ONE+Boston continues to reach encouraging numbers  

MHP’s partnership with the City of Boston to offer an enhanced version of ONE Mortgage continues to notch encouraging numbers. Since launching in July of 2020, the program has made 121 loans, each one representing a current Boston renter who was able to remain in the city.   

Of that total, 71 percent of the buyers were households of color, 38 percent were Black, non-Hispanic households. 63 percent of the buyers purchased market-rate properties. This reverses a trend over the last several years where approximately two-thirds of ONE’S Boston volume was for deed-restricted affordable units.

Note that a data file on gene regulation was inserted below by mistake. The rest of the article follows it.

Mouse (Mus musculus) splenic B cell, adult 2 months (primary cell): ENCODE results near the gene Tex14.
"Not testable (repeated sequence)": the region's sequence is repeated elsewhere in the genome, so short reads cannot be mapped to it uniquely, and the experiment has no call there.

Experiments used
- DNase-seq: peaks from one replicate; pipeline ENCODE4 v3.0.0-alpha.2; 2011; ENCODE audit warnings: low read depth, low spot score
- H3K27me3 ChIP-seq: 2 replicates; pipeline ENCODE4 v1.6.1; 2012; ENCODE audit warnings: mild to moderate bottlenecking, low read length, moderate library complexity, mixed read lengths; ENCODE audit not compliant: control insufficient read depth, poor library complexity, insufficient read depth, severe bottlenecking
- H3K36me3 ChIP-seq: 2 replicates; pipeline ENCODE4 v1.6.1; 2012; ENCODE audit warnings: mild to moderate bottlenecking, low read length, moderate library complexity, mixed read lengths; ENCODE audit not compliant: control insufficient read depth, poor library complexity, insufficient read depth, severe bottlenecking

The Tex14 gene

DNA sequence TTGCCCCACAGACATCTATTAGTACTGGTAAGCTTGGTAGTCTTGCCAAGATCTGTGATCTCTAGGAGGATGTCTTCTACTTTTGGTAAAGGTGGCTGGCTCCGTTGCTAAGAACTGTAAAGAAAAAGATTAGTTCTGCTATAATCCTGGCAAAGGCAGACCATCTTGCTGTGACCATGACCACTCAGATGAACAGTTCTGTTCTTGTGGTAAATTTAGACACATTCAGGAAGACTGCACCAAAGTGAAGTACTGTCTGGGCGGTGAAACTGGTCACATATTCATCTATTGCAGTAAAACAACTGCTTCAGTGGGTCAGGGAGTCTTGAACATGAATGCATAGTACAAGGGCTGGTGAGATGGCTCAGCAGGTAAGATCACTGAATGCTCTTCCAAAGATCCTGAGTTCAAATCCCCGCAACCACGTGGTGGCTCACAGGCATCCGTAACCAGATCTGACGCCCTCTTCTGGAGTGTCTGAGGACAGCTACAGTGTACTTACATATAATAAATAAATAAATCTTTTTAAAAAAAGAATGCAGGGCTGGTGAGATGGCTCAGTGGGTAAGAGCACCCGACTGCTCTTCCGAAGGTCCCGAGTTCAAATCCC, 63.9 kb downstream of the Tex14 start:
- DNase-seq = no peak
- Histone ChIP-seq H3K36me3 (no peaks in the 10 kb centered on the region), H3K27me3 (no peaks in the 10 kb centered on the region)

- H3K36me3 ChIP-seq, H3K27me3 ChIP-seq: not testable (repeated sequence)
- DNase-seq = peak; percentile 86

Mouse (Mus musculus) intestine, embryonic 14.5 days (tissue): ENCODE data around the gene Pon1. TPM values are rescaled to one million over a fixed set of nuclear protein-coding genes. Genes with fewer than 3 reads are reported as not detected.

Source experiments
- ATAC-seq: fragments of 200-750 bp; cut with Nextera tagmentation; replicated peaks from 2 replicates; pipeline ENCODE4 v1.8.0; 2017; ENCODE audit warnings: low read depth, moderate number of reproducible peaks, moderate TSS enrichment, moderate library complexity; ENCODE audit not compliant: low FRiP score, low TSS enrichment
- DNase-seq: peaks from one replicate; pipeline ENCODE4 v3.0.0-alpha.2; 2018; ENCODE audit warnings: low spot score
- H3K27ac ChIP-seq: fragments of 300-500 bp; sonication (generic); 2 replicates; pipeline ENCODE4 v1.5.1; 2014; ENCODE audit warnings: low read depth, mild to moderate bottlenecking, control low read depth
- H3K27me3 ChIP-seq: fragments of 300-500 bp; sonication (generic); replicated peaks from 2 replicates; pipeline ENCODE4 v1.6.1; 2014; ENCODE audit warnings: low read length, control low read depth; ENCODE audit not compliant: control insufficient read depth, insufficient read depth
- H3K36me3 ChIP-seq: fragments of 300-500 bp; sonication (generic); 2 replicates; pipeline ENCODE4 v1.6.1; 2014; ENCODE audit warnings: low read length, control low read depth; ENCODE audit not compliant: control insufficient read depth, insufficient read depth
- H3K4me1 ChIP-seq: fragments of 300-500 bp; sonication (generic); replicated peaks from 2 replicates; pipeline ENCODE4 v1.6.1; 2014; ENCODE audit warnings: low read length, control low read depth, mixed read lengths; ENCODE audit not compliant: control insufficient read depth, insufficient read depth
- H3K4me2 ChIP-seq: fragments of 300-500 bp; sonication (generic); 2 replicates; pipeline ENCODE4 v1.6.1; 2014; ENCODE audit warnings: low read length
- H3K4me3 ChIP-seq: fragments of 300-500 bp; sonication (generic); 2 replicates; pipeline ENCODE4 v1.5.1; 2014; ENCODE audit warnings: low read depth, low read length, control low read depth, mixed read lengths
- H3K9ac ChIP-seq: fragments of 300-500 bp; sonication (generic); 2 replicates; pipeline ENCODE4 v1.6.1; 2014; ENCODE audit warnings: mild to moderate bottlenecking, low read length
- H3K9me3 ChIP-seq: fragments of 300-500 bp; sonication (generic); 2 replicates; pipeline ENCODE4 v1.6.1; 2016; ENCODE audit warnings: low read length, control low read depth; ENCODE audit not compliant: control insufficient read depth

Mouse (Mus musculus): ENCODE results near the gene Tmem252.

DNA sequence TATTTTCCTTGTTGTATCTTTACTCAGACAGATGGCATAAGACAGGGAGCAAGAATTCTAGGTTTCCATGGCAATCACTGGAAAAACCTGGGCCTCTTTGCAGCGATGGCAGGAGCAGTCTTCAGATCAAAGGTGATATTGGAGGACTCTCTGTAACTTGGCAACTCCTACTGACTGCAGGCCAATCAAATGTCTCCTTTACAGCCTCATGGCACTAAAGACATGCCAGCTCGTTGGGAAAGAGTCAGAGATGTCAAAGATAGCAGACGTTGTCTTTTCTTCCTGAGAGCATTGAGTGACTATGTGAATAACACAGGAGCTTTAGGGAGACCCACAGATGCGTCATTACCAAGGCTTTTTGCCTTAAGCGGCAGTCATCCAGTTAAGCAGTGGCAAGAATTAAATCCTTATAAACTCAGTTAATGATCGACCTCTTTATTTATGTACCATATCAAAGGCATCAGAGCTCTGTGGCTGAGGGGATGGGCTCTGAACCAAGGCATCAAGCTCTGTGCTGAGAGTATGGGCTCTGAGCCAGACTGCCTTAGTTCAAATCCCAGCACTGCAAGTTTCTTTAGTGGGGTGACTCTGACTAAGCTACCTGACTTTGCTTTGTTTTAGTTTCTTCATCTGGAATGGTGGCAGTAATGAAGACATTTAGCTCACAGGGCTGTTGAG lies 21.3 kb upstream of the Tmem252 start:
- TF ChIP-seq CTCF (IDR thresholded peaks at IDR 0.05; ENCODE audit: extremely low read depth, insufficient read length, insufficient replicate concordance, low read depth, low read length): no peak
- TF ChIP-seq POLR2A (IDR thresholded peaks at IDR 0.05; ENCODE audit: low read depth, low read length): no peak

ONE+Boston is off to a fast start with in FY22 with 48 loans closed to date. With the anticipated addition of more lenders, we are hoping to do even more ONE+Boston loans this coming year.   

ONE+Boston combines the low-cost features of the statewide ONE Mortgage program with city funds to help more first-time Boston homebuyers buy in the city. With the additional city funds, ONE+Boston is able to offer heavily discounted 30-year-fixed interest rates (1.815 percent average so far) and increased down payment assistance to first-time buyers. 

Five lenders currently offer the program  - Santander Bank, Boston Private (now Silicon Valley), Cambridge Trust, Citizens Bank and most recently, the City of Boston Credit Union, which just closed its first loan. More information can be found on the ONE+Boston web page.  

Statewide ONE Mortgage numbers  

FY22 volume as of Oct. 17 consists of 228 closings, 67 percent of loans to households of color, totaling $78,908,394.

(This notebook was compiled by MHP Communications Coordinator Lisa Braxton. Questions or comments? Email